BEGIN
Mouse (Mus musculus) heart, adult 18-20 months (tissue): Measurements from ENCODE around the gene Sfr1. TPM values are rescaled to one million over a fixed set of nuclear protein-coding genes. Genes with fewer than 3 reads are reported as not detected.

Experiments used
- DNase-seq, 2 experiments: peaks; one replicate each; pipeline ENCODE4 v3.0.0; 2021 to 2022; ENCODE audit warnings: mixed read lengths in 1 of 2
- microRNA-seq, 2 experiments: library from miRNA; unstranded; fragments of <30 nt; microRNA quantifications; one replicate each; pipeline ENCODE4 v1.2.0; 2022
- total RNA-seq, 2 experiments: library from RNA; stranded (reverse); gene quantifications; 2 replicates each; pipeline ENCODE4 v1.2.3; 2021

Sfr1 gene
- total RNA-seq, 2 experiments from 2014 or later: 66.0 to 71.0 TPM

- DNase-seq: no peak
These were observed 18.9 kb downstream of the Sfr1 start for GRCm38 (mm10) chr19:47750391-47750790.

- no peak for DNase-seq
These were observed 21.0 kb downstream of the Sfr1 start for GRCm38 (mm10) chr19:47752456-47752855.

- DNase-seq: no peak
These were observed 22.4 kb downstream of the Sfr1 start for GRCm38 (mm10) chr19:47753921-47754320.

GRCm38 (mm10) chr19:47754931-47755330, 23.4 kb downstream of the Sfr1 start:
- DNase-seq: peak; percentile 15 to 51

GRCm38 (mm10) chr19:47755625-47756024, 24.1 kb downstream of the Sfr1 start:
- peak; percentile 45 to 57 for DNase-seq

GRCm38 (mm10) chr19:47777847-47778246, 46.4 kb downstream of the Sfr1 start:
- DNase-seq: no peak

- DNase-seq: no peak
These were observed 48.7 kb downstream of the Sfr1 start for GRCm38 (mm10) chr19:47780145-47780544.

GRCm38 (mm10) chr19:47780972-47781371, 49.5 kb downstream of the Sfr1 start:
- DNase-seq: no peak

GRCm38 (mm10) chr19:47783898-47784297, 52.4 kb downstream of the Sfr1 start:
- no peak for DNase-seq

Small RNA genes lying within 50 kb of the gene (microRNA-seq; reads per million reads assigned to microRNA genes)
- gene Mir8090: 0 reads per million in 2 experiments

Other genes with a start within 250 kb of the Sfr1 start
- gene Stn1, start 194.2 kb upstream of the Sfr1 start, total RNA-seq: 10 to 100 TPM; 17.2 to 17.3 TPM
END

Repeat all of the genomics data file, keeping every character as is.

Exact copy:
Mouse (Mus musculus) heart, adult 18-20 months (tissue): Measurements from ENCODE around the gene Sfr1. TPM values are rescaled to one million over a fixed set of nuclear protein-coding genes. Genes with fewer than 3 reads are reported as not detected.

Experiments used
- DNase-seq, 2 experiments: peaks; one replicate each; pipeline ENCODE4 v3.0.0; 2021 to 2022; ENCODE audit warnings: mixed read lengths in 1 of 2
- microRNA-seq, 2 experiments: library from miRNA; unstranded; fragments of <30 nt; microRNA quantifications; one replicate each; pipeline ENCODE4 v1.2.0; 2022
- total RNA-seq, 2 experiments: library from RNA; stranded (reverse); gene quantifications; 2 replicates each; pipeline ENCODE4 v1.2.3; 2021

Sfr1 gene
- total RNA-seq, 2 experiments from 2014 or later: 66.0 to 71.0 TPM

- DNase-seq: no peak
These were observed 18.9 kb downstream of the Sfr1 start for GRCm38 (mm10) chr19:47750391-47750790.

- no peak for DNase-seq
These were observed 21.0 kb downstream of the Sfr1 start for GRCm38 (mm10) chr19:47752456-47752855.

- DNase-seq: no peak
These were observed 22.4 kb downstream of the Sfr1 start for GRCm38 (mm10) chr19:47753921-47754320.

GRCm38 (mm10) chr19:47754931-47755330, 23.4 kb downstream of the Sfr1 start:
- DNase-seq: peak; percentile 15 to 51

GRCm38 (mm10) chr19:47755625-47756024, 24.1 kb downstream of the Sfr1 start:
- peak; percentile 45 to 57 for DNase-seq

GRCm38 (mm10) chr19:47777847-47778246, 46.4 kb downstream of the Sfr1 start:
- DNase-seq: no peak

- DNase-seq: no peak
These were observed 48.7 kb downstream of the Sfr1 start for GRCm38 (mm10) chr19:47780145-47780544.

GRCm38 (mm10) chr19:47780972-47781371, 49.5 kb downstream of the Sfr1 start:
- DNase-seq: no peak

GRCm38 (mm10) chr19:47783898-47784297, 52.4 kb downstream of the Sfr1 start:
- no peak for DNase-seq

Small RNA genes lying within 50 kb of the gene (microRNA-seq; reads per million reads assigned to microRNA genes)
- gene Mir8090: 0 reads per million in 2 experiments

Other genes with a start within 250 kb of the Sfr1 start
- gene Stn1, start 194.2 kb upstream of the Sfr1 start, total RNA-seq: 10 to 100 TPM; 17.2 to 17.3 TPM